Careful Words

cold (n.)

cold (v.)

cold (adj.)

Oh, breathe not his name! let it sleep in the shade,

Where cold and unhonour'd his relics are laid,

Thomas Moore (1779-1852): Oh breathe not his Name.

As cold as cucumbers.

Beaumont And Fletcher: Cupid's Revenge. Act i. Sc. 1.

As cold as any stone.

William Shakespeare (1564-1616): King Henry V. Act ii. Sc. 3.

  There is a wisdom in this beyond the rules of physic. A man's own observation, what he finds good of and what he finds hurt of, is the best physic to preserve health.

William Shakespeare (1564-1616): Of Regimen of Health.

Can storied urn, or animated bust,

Back to its mansion call the fleeting breath?

Can honour's voice provoke the silent dust,

Or flatt'ry soothe the dull cold ear of death?

Thomas Gray (1716-1771): Elegy in a Country Churchyard. Stanza 11.

Back and side go bare, go bare,

Both foot and hand go cold;

But, belly, God send thee good ale enough,

Whether it be new or old.

Bishop Still (John) (1543-1607): Gammer Gurton's Needle. Act ii.

Oh call it by some better name,

For friendship sounds too cold.

Thomas Moore (1779-1852): Oh call it by some better Name.

The cold in clime are cold in blood,

Their love can scarce deserve the name.

Lord Byron 1788-1824: The Giaour. Line 1099.

At length the morn and cold indifference came.

Nicholas Rowe (1673-1718): The Fair Penitent. Act i. Sc. 1.

She, though in full-blown flower of glorious beauty,

Grows cold even in the summer of her age.

John Dryden (1631-1701): oedipus. Act iv. Sc. 1.

Ay me! what perils do environ

The man that meddles with cold iron!

Samuel Butler (1600-1680): Hudibras. Part i. Canto iii. Line 1.

Lest the bargain should catch cold and starve.

William Shakespeare (1564-1616): Cymbeline. Act i. Sc. 4.

And the cold marble leapt to life a god.

Henry Hart Milman (1791-1868): The Belvedere Apollo.

And sleep in dull cold marble.

William Shakespeare (1564-1616): King Henry VIII. Act iii. Sc. 2.

  The cold neutrality of an impartial judge.

Edmund Burke (1729-1797): Preface to Brissot's Address. Vol. v. p. 67.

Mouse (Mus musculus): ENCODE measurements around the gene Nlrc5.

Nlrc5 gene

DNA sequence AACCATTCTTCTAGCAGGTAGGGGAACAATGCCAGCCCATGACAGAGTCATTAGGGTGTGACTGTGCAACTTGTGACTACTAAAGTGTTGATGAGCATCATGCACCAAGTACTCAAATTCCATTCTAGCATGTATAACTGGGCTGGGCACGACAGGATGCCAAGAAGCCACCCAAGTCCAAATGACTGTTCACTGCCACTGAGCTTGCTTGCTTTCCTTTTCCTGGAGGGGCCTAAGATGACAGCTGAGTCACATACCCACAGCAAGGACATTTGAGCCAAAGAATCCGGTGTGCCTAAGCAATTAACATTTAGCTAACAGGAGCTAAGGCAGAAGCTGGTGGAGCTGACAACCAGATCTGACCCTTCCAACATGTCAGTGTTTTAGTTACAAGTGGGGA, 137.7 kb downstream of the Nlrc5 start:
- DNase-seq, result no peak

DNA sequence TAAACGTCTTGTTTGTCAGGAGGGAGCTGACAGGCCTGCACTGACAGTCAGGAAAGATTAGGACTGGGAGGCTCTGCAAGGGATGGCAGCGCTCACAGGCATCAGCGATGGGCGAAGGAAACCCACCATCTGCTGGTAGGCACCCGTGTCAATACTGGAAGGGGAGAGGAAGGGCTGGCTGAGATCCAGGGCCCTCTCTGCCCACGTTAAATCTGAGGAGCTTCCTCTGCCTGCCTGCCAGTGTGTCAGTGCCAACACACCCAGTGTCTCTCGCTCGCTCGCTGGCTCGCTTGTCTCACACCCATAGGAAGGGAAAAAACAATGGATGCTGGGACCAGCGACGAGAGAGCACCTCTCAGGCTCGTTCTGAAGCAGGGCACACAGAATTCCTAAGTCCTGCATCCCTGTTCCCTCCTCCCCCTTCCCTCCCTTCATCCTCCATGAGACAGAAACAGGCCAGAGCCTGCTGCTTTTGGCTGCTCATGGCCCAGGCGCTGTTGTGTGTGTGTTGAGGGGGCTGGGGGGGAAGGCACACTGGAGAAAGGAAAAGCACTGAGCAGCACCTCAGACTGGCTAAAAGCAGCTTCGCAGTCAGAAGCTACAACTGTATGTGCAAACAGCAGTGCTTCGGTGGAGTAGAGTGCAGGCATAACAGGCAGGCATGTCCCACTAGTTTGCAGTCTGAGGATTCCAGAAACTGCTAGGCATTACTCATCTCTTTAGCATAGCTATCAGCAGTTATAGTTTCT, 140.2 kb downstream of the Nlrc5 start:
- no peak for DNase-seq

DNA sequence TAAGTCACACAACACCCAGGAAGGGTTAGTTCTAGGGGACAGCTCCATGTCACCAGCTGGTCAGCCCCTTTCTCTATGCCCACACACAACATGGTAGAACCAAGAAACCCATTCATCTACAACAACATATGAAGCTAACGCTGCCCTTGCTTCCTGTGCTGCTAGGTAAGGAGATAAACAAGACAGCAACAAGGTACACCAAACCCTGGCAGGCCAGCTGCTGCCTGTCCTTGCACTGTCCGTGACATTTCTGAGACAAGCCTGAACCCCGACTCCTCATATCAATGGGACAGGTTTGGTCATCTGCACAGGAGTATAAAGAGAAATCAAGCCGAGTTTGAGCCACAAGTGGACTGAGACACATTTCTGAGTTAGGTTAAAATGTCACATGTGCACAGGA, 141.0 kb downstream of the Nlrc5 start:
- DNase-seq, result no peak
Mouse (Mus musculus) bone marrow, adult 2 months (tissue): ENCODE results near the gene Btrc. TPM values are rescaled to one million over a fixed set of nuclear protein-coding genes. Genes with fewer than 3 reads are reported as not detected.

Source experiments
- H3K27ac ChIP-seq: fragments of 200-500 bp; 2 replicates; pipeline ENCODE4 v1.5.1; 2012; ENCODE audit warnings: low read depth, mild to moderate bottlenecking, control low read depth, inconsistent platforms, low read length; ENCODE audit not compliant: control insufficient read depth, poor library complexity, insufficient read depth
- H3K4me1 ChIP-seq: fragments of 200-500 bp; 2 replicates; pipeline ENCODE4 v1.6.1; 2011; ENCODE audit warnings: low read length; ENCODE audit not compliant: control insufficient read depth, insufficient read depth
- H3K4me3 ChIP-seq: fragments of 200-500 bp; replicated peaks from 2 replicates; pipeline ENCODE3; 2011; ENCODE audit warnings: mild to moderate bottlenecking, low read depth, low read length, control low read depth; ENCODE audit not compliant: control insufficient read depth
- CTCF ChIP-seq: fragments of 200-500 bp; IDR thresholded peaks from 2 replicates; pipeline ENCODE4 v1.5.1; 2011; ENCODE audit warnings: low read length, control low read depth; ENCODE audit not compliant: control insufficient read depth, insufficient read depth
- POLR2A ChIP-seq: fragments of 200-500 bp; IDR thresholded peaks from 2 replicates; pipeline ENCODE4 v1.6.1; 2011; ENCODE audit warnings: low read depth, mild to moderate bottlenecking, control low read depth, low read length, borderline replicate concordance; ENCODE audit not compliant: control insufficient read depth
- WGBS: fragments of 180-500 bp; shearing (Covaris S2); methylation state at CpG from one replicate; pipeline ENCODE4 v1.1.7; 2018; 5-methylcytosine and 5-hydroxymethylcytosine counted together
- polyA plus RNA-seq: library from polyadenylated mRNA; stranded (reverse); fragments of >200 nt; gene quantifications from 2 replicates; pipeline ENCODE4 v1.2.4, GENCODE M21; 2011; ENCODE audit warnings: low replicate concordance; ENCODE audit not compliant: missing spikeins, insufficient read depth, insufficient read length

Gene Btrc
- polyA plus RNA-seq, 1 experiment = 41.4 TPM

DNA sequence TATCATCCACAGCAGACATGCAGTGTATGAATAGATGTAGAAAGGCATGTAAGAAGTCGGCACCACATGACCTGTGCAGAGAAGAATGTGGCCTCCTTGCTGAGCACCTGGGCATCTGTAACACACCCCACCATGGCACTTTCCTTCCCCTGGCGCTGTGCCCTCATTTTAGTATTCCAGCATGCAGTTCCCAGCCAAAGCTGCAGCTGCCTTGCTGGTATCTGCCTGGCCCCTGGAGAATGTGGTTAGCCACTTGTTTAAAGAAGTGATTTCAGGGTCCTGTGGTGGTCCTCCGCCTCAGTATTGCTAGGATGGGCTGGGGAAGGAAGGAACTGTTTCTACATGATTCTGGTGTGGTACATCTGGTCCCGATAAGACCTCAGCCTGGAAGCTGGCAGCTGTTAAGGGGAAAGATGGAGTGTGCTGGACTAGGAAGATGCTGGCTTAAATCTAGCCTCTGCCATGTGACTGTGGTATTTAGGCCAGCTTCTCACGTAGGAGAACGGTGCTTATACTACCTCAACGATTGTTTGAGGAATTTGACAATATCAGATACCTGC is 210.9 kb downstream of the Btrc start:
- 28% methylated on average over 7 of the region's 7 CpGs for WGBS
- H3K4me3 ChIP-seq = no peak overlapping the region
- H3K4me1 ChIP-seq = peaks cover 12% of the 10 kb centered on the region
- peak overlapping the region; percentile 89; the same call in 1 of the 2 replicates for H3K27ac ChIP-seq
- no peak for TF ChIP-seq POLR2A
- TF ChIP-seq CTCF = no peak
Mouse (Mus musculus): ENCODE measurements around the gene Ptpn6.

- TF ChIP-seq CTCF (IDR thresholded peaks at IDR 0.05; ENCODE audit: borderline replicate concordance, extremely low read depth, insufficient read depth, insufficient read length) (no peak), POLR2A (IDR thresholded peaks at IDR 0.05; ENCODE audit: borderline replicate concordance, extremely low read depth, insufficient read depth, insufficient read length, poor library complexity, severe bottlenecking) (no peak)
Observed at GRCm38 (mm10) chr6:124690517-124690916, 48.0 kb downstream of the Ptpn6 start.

Ay, but to die, and go we know not where;

To lie in cold obstruction and to rot;

This sensible warm motion to become

A kneaded clod; and the delighted spirit

To bathe in fiery floods, or to reside

In thrilling region of thick-ribbed ice;

To be imprison'd in the viewless winds,

And blown with restless violence round about

The pendent world.

William Shakespeare (1564-1616): Measure for Measure. Act iii. Sc. 1.

Cold on Canadian hills or Minden's plain,

Perhaps that parent mourned her soldier slain;

Bent o'er her babe, her eye dissolved in dew,

The big drops mingling with the milk he drew

Gave the sad presage of his future years,—

The child of misery, baptized in tears.

John Langhorne (1735-1779): The Country Justice. Part i.

A gulf profound as that Serbonian bog

Betwixt Damiata and Mount Casius old,

Where armies whole have sunk: the parching air

Burns frore, and cold performs th' effect of fire.

Thither by harpy-footed Furies hal'd,

At certain revolutions all the damn'd

Are brought, and feel by turns the bitter change

Of fierce extremes,—extremes by change more fierce;

From beds of raging fire to starve in ice

Their soft ethereal warmth, and there to pine

Immovable, infix'd, and frozen round,

Periods of time; thence hurried back to fire.

John Milton (1608-1674): Paradise Lost. Book ii. Line 592.

Blessing on him who invented sleep,—the mantle that covers all human thoughts, the food that appeases hunger, the drink that quenches thirst, the fire that warms cold, the cold that moderates heat, and, lastly, the general coin that purchases all things, the balance and weight that equals the shepherd with the king, and the simple with the wise.—Jarvis's translation.

The cold, the changed, perchance the dead, anew,

The mourn'd, the loved, the lost,—too many, yet how few!

Lord Byron 1788-1824: Childe Harold's Pilgrimage. Canto iv. Stanza 24.

For this relief much thanks: 't is bitter cold,

And I am sick at heart.

William Shakespeare (1564-1616): Hamlet. Act i. Sc. 1.

  As cold waters to a thirsty soul, so is good news from a far country.

Old Testament: Proverbs xxv. 25.

  Antiphanes said merrily, that in a certain city the cold was so intense that words were congealed as soon as spoken, but that after some time they thawed and became audible; so that the words spoken in winter were articulated next summer.

Plutarch (46(?)-120(?) a d): Of Man's Progress in Virtue.

O Life! how pleasant is thy morning,

Young Fancy's rays the hills adorning!

Cold-pausing Caution's lesson scorning,

We frisk away,

Like schoolboys at th' expected warning,

To joy and play.

Robert Burns (1759-1796): Epistle to James Smith.